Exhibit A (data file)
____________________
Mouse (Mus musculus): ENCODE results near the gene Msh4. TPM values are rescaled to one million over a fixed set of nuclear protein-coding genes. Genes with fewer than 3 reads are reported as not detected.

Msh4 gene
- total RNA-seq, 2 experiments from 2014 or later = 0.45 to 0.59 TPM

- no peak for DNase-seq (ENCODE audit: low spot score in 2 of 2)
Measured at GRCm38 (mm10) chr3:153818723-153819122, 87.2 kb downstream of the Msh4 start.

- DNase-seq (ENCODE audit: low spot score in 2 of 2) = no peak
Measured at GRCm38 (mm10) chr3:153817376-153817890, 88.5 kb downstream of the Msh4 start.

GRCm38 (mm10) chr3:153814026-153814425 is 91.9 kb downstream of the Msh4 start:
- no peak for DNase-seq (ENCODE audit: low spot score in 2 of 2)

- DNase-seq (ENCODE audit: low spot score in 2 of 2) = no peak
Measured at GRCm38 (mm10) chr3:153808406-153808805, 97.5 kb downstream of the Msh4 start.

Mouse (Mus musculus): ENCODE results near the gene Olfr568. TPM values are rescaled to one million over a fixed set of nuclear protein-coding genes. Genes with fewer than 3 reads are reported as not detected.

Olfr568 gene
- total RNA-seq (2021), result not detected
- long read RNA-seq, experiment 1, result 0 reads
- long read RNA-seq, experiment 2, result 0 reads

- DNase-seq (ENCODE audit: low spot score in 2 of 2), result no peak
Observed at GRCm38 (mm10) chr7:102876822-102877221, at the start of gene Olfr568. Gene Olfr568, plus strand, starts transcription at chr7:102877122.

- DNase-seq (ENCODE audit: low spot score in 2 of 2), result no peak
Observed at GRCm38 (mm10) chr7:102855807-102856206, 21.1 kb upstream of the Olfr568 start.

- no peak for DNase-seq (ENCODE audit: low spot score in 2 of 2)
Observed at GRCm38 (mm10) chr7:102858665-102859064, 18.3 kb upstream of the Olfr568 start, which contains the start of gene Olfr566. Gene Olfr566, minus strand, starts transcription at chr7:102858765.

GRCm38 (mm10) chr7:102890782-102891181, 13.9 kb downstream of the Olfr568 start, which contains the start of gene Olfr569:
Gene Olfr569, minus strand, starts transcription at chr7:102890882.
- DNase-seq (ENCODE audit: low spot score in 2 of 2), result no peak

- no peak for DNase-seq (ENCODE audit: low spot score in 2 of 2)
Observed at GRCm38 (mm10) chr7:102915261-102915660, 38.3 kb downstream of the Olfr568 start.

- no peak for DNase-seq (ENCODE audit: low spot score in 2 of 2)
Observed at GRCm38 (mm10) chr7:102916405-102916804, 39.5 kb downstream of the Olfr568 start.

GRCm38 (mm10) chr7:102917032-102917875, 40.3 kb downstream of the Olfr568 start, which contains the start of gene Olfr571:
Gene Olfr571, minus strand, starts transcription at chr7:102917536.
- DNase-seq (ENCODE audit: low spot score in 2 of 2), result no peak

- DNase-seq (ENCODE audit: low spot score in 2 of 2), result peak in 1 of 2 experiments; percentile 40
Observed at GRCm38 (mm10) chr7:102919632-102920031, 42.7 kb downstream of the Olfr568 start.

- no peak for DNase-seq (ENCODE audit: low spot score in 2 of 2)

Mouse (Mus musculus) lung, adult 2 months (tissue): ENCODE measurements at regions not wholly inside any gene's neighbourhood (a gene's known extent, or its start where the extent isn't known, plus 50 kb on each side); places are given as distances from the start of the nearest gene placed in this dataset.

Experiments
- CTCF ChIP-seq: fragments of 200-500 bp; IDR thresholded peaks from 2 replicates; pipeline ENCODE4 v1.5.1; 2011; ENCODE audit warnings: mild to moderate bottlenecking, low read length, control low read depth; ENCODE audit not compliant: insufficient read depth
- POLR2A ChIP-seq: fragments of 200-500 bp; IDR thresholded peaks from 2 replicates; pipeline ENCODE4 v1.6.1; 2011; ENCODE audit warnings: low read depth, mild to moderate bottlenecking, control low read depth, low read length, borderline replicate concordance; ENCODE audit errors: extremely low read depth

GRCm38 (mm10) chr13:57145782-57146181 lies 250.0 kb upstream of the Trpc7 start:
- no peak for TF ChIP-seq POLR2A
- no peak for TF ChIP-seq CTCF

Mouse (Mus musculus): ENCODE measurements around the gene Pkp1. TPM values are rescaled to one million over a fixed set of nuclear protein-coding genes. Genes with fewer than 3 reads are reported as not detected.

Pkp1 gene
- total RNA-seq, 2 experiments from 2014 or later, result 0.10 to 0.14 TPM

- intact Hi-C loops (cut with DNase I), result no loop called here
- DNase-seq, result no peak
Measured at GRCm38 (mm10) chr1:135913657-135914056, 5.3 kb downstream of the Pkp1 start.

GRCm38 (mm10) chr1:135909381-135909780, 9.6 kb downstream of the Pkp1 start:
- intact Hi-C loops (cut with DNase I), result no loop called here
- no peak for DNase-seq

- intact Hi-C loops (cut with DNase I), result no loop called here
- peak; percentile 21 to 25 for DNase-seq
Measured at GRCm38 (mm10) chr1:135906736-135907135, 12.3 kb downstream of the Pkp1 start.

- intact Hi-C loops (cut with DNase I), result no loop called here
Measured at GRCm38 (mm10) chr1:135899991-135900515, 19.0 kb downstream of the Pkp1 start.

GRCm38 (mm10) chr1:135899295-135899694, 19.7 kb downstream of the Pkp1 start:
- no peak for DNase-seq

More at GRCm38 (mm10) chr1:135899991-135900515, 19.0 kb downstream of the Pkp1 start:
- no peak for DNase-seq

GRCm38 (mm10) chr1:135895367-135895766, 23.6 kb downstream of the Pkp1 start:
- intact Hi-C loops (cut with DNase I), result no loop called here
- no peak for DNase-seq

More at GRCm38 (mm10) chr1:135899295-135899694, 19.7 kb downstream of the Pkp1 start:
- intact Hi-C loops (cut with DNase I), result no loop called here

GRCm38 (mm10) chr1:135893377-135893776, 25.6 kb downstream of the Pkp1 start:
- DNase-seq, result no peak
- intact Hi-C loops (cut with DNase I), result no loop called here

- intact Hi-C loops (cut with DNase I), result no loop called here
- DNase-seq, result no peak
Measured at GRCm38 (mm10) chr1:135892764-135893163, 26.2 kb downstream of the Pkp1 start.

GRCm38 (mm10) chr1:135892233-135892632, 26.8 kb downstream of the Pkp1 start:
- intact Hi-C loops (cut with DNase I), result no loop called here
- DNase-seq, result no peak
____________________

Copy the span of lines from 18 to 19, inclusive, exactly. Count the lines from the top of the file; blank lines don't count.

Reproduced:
Observed at GRCm38 (mm10) chr7:102876822-102877221, at the start of gene Olfr568. Gene Olfr568, plus strand, starts transcription at chr7:102877122.

- DNase-seq (ENCODE audit: low spot score in 2 of 2), result no peak